Building a Strong MMORPG
New World’s early modern world setting is different enough and certainly promises the potential to offer a rich gaming environment. The challenge now is to really bring that to life with strong narrative content.
In the long run, it is crucial for an MMORPG, perhaps now more than ever before, to have a strong set of engaging storylines and intriguing quests. Strong PvP is great but Player v Environment (PvE) is key. PvE has, for many WOW players, been the key to WOWs enduring popularity. Indeed, many MMORPG players never or rarely play PvP. For these players, the richness of the environment, the quality of the quests and the strength of storytelling is why they play. This is what ultimately wins and retains players. This will be the key test for Amazon’s New World.
Margins of Opportunity
A real strength of Amazon is the brand’s ability to bring compelling offers to market at a great price. It is a common Amazon play to attack a market with the aim of making lower margins to leverage a price advantage that buys market share.
With New World the approach to pricing looks like it might be designed to create just such a point of competitive difference.
Rather than charging a monthly subscription, it looks like New World will simply require a single one-off payment. In all likelihood, it will then seek to make money from the publication of additional in-game content. That seems like an approach deliberately designed to attack the competition – why pay monthly fees when you can get the rival product for a one-off cost that’s less than a six month subscription?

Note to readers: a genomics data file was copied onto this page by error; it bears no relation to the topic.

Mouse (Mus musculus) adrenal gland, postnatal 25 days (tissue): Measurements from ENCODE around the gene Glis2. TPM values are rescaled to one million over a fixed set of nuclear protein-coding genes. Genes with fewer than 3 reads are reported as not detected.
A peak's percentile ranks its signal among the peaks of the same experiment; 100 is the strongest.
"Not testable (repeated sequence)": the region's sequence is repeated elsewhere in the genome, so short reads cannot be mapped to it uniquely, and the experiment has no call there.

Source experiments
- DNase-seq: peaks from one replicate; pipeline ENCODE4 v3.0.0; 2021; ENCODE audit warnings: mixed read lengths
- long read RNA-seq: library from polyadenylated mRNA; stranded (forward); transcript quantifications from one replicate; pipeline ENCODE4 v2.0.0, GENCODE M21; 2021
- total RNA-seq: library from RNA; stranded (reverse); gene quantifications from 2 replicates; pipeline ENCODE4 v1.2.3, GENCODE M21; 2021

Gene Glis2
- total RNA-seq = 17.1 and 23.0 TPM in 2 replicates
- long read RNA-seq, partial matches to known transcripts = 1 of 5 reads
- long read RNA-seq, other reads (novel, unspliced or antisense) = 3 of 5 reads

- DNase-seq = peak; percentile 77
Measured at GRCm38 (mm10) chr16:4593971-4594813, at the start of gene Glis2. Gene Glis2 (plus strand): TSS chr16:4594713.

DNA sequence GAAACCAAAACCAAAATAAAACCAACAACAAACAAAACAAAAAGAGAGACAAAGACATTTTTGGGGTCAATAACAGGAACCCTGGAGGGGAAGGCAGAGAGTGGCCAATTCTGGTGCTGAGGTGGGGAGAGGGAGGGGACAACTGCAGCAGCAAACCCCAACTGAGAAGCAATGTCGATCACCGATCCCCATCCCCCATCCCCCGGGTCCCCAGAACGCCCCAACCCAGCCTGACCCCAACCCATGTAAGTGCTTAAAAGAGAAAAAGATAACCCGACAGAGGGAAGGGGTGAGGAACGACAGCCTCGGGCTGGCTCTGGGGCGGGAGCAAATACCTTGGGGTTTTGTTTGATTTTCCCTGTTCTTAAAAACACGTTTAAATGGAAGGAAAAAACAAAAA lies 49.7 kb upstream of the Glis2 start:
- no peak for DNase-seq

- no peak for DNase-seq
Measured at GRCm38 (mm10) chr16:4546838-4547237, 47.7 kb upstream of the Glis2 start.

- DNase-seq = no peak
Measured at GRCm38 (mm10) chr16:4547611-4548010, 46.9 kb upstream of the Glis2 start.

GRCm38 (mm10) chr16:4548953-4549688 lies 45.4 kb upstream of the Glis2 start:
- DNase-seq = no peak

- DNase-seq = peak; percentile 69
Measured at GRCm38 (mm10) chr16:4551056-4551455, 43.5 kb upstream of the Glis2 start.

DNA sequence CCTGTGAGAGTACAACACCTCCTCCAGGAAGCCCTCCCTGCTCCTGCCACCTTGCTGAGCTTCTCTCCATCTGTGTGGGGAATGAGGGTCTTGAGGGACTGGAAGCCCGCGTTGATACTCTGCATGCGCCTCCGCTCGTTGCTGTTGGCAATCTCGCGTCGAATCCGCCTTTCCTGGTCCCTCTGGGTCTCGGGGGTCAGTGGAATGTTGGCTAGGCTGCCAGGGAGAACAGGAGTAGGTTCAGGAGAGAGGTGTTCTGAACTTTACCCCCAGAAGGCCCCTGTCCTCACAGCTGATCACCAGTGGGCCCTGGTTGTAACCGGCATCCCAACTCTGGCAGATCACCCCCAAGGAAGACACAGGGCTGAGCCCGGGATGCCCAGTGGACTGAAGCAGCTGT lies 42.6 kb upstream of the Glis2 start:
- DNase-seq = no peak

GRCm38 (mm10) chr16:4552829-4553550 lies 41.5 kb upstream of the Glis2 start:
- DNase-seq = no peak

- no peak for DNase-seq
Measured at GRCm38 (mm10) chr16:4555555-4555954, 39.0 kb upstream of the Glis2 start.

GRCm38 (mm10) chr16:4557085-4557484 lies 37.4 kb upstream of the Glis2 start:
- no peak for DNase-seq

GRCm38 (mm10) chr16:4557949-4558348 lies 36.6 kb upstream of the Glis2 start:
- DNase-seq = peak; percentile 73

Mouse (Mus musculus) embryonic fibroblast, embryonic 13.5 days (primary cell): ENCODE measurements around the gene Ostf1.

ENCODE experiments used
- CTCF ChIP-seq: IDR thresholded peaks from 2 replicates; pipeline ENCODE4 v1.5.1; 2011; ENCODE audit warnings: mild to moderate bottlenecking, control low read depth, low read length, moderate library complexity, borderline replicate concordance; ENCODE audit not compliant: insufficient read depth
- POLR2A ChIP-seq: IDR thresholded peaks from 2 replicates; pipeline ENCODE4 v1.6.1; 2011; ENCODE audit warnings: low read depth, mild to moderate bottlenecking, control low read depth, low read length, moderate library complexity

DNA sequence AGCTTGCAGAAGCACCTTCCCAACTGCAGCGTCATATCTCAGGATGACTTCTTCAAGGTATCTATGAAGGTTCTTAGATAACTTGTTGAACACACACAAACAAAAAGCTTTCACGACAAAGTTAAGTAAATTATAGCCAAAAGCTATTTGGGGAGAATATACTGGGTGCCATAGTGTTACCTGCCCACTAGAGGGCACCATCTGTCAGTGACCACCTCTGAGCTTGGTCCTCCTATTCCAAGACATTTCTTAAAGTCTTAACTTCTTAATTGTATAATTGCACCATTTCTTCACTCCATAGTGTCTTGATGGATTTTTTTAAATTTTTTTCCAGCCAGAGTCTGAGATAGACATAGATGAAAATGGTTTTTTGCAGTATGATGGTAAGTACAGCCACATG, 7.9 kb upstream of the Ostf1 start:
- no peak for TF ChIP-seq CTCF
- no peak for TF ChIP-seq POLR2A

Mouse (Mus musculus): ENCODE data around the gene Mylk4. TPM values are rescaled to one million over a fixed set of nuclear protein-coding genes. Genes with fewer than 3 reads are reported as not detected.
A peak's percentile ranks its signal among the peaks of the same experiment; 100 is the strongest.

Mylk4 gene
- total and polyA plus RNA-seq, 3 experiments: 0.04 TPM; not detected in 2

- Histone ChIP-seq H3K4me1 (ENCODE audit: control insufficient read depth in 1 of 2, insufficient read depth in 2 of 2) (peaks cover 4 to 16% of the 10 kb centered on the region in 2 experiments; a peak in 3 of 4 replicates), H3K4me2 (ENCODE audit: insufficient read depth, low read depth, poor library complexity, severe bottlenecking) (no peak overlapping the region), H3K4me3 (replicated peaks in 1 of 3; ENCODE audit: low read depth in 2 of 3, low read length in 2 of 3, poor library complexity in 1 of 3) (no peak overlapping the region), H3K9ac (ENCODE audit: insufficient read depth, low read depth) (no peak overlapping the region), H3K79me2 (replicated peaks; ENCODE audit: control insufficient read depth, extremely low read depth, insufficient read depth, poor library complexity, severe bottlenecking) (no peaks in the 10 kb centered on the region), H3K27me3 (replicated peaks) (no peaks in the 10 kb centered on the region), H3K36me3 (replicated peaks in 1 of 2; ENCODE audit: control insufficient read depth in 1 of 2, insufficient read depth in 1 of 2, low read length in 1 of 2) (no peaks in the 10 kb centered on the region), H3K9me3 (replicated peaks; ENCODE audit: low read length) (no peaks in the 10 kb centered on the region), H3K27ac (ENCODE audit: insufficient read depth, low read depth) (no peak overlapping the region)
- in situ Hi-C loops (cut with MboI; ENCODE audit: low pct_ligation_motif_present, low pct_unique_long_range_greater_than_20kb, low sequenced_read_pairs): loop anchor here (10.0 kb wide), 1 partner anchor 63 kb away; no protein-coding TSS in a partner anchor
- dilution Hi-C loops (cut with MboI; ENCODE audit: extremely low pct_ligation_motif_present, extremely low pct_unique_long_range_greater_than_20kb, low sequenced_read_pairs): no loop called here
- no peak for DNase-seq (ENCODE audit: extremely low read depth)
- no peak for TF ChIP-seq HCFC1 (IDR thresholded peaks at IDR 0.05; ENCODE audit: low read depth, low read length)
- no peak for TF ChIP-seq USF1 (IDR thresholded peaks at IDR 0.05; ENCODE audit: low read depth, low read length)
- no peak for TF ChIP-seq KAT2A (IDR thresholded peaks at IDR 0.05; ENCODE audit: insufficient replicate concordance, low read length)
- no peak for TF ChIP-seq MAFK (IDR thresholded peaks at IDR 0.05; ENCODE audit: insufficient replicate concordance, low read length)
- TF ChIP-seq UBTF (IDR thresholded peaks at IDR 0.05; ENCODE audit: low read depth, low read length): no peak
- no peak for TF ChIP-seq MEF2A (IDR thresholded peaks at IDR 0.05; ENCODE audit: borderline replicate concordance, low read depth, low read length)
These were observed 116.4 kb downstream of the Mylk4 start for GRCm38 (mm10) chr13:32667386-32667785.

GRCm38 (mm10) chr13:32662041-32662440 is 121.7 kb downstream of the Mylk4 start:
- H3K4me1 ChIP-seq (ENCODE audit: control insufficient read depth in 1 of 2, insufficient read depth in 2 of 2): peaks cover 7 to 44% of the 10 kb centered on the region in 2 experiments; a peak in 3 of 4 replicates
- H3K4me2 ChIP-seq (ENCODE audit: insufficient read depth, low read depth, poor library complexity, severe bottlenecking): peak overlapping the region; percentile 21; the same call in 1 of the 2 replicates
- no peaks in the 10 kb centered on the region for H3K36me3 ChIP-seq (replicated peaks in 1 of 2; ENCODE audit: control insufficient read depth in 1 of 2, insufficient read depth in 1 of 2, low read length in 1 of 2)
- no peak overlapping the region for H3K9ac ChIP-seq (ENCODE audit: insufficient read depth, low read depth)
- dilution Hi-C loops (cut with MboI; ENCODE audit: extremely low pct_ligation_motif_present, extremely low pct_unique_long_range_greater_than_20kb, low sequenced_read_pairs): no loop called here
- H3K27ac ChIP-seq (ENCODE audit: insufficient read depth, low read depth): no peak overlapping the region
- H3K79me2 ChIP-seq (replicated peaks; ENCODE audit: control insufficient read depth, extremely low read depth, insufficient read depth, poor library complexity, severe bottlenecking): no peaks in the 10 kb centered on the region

That would appear to the aim anyway. A point of difference for sure – but it remains to be seen how appealing this will prove to be in practice.
Leveraging New Channels
In launching the beta version, Amazon set out its stall to attract key influencers in the form of streamers. Amazon have bet that if they can get enough streamers to buy into the concept, these people can each promote New World to potentially hundreds of followers.
Ultimately, the gaming market is heavily influenced by a cohort of highly engaged gamers who stream content, write blogs and contribute to online reviews and game ratings. They represent a highly influential minority and, if you can get them on board, they will do much of the work of promoting your game to the wider market for you.
Amazon have realised this and have clearly tried to woo these influencers during their beta testing. The only question is, have they made a strong enough impression upon these people to have sold their New World to them? The obvious risk stems from the fact that these streamers are not beholden to Amazon. If they like the game, they will promote it to a wide audience quickly. But if they don’t like it, they could just as easily put potential players off.
New World launches later this autumn. That’s when we’ll begin to find out if Amazon have got the ingredients right.
Launching in a mature market does require persistence and can be a tough learning experience if you haven’t got your ducks in a row. The one thing Amazon can’t afford is to launch with anything incomplete or buggy.
However, if it can launch a game with that works well for PvP, offers good value, makes good use of new technology and which, critically, offers strong worldbuilding and storytelling, it could make a serious impact on the world of MMORPGs.